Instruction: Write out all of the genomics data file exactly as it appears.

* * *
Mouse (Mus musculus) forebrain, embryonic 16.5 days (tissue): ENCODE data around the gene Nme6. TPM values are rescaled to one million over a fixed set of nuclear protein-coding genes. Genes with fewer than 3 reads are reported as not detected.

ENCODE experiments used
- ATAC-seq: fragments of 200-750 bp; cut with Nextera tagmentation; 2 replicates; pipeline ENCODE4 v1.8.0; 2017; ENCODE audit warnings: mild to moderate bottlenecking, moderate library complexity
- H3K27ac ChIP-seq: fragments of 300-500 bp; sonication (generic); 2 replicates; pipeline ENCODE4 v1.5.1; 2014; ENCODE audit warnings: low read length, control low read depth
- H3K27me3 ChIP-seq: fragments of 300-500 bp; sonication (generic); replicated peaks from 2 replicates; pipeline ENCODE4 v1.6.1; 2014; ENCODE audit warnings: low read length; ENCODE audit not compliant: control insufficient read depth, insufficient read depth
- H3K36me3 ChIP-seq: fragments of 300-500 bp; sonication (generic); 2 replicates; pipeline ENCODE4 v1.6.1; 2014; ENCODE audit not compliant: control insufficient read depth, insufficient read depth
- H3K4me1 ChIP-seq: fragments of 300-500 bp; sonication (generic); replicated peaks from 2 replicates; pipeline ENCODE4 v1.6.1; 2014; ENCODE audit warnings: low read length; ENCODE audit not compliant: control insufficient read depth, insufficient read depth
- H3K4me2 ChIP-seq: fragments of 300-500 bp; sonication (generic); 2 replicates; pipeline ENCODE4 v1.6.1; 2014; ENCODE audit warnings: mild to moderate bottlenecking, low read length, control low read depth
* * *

Mouse (Mus musculus) forebrain, embryonic 16.5 days (tissue): ENCODE data around the gene Nme6. TPM values are rescaled to one million over a fixed set of nuclear protein-coding genes. Genes with fewer than 3 reads are reported as not detected.

ENCODE experiments used
- ATAC-seq: fragments of 200-750 bp; cut with Nextera tagmentation; 2 replicates; pipeline ENCODE4 v1.8.0; 2017; ENCODE audit warnings: mild to moderate bottlenecking, moderate library complexity
- H3K27ac ChIP-seq: fragments of 300-500 bp; sonication (generic); 2 replicates; pipeline ENCODE4 v1.5.1; 2014; ENCODE audit warnings: low read length, control low read depth
- H3K27me3 ChIP-seq: fragments of 300-500 bp; sonication (generic); replicated peaks from 2 replicates; pipeline ENCODE4 v1.6.1; 2014; ENCODE audit warnings: low read length; ENCODE audit not compliant: control insufficient read depth, insufficient read depth
- H3K36me3 ChIP-seq: fragments of 300-500 bp; sonication (generic); 2 replicates; pipeline ENCODE4 v1.6.1; 2014; ENCODE audit not compliant: control insufficient read depth, insufficient read depth
- H3K4me1 ChIP-seq: fragments of 300-500 bp; sonication (generic); replicated peaks from 2 replicates; pipeline ENCODE4 v1.6.1; 2014; ENCODE audit warnings: low read length; ENCODE audit not compliant: control insufficient read depth, insufficient read depth
- H3K4me2 ChIP-seq: fragments of 300-500 bp; sonication (generic); 2 replicates; pipeline ENCODE4 v1.6.1; 2014; ENCODE audit warnings: mild to moderate bottlenecking, low read length, control low read depth